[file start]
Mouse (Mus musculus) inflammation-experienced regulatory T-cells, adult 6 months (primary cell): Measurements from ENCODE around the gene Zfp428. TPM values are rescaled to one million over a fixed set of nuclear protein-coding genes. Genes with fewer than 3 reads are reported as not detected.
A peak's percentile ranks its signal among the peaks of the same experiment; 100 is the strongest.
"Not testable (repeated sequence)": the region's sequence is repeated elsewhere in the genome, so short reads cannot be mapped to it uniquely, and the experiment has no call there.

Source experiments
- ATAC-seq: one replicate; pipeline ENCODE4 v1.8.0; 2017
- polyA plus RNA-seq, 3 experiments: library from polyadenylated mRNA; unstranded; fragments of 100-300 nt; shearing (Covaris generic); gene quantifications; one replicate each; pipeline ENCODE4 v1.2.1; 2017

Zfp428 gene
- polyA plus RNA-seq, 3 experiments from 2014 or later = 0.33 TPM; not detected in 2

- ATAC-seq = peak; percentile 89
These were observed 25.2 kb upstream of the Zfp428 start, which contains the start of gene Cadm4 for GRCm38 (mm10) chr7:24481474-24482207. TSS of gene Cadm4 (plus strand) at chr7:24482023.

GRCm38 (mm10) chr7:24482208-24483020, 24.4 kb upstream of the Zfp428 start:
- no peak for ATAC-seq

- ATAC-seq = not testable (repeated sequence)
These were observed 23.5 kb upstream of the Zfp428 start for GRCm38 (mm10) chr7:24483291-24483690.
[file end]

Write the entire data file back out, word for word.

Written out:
Mouse (Mus musculus) inflammation-experienced regulatory T-cells, adult 6 months (primary cell): Measurements from ENCODE around the gene Zfp428. TPM values are rescaled to one million over a fixed set of nuclear protein-coding genes. Genes with fewer than 3 reads are reported as not detected.
A peak's percentile ranks its signal among the peaks of the same experiment; 100 is the strongest.
"Not testable (repeated sequence)": the region's sequence is repeated elsewhere in the genome, so short reads cannot be mapped to it uniquely, and the experiment has no call there.

Source experiments
- ATAC-seq: one replicate; pipeline ENCODE4 v1.8.0; 2017
- polyA plus RNA-seq, 3 experiments: library from polyadenylated mRNA; unstranded; fragments of 100-300 nt; shearing (Covaris generic); gene quantifications; one replicate each; pipeline ENCODE4 v1.2.1; 2017

Zfp428 gene
- polyA plus RNA-seq, 3 experiments from 2014 or later = 0.33 TPM; not detected in 2

- ATAC-seq = peak; percentile 89
These were observed 25.2 kb upstream of the Zfp428 start, which contains the start of gene Cadm4 for GRCm38 (mm10) chr7:24481474-24482207. TSS of gene Cadm4 (plus strand) at chr7:24482023.

GRCm38 (mm10) chr7:24482208-24483020, 24.4 kb upstream of the Zfp428 start:
- no peak for ATAC-seq

- ATAC-seq = not testable (repeated sequence)
These were observed 23.5 kb upstream of the Zfp428 start for GRCm38 (mm10) chr7:24483291-24483690.